10 November 2021
Activists are continuing to push for robust climate outcomes in the draft final text of the COP26 negotiations in Glasgow as the conference comes down to its final days.
A draft version of the conference’s outcome was published late last night, which urged countries to up their end-of-decade climate targets and noted the current provision of climate finance for adaptation is insufficient for developing countries.
The document also was the first time fossil fuels were explicitly referenced in such a text, a move which civil society organisations have been pushing for according to Aideen O’Dochartaigh from Irish grassroots campaign group Not Here Not Anywhere.
The current text reads that countries should “accelerate the phasing out of coal and fossil fuel subsidies”.
However, while the development is welcome, Ms. O’Dochartaigh told The Green News that the cessation of subsidies should “cover a timeline for all fossil fuels and it should have equity references. Developed countries have to take the lead on the phase-out.”
Activists, including Ms. O’Dochartaigh, are worried that the provision could be axed from the final version of the text due at the end of negotiations and protests within the Blue Zone itself took place today in support of the clause.
As the final document is set to be published in the coming days, Ms. O’Dochartaigh said that as it stands now, it is “hard to know where we’ll end up.”
“It’s still very aspirational”
The draft document, while having the aforementioned progress on fossil fuel subsidies, is still very much a “vague and aspirational” text, according to Christian Aid Policy Officer Conor O’Neill.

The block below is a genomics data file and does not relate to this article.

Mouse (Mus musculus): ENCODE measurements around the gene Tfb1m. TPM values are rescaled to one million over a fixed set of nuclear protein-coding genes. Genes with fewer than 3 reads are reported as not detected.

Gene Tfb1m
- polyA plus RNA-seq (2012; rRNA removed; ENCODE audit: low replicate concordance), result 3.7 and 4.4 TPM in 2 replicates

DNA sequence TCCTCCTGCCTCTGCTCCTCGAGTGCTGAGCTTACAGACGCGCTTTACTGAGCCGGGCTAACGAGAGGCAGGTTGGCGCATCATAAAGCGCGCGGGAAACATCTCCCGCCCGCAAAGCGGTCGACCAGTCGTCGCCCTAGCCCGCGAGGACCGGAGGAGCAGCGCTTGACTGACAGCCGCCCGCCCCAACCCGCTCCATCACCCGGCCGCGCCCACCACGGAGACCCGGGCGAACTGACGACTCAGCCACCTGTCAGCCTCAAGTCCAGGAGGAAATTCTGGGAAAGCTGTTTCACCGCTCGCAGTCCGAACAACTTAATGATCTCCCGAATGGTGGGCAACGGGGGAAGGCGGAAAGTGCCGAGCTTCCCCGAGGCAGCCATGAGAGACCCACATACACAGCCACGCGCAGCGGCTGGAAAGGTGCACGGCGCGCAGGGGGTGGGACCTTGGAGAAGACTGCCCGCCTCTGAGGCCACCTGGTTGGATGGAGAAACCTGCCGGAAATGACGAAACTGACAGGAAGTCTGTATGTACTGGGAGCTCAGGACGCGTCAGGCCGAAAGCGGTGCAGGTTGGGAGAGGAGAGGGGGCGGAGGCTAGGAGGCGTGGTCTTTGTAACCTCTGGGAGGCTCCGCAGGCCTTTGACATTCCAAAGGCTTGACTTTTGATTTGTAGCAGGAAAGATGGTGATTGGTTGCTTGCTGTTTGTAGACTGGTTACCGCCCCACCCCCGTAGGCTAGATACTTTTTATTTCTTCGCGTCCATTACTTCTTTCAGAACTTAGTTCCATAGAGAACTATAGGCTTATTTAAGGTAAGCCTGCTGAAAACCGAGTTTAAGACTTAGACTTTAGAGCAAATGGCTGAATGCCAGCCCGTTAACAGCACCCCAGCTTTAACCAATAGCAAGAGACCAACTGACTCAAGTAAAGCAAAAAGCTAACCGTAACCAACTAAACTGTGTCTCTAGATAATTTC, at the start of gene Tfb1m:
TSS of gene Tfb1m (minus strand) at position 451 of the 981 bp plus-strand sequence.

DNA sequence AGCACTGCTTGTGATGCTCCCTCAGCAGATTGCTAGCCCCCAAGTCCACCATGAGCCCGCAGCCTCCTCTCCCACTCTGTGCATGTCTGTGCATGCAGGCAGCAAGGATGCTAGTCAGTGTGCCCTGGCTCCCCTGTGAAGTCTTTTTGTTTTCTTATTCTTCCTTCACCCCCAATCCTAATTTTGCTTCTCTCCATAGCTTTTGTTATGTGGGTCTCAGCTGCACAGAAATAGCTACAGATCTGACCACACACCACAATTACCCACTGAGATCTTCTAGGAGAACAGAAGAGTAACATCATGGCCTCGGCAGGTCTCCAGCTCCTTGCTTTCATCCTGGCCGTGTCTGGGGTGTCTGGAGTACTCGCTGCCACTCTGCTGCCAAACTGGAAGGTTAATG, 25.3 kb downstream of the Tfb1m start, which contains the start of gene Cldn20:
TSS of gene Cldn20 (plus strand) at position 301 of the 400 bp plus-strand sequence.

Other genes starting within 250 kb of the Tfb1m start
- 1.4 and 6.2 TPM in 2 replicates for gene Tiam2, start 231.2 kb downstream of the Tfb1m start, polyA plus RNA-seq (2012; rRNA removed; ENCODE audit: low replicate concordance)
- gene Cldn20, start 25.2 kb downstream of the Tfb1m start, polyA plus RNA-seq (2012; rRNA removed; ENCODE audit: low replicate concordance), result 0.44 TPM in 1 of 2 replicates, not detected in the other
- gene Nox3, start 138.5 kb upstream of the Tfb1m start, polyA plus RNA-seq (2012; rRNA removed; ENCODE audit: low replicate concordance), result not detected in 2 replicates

“It’s not the kind of detailed, ambitious and fair agreement that’s needed and that can reflect the demands of the people outside. The text we have so far doesn’t really align with the scale of the emergency, so it’s essential we keep pushing over the next three or four days to up ambition,” he told The Green News.
Climate finance provisions of the document have so far proved to be “very disappointing” as there is language in the document around at least doubling adaptation finance, which according to Mr. O’Neill is “promising, but it’s still not time bound”.
A key metric of success for the conference would be hinged on a number of measures appearing in the final text, such as climate finance focused on grants rather than debt-settling loans and at least 50 per cent of climate finance being funnelled into adaptation, he added.
“I think we need to see the big wealthier, high-emitting states realise that agreement on so many other issues rests on an equitable, fair financial package and delivering on what’s previously been promised,” he said.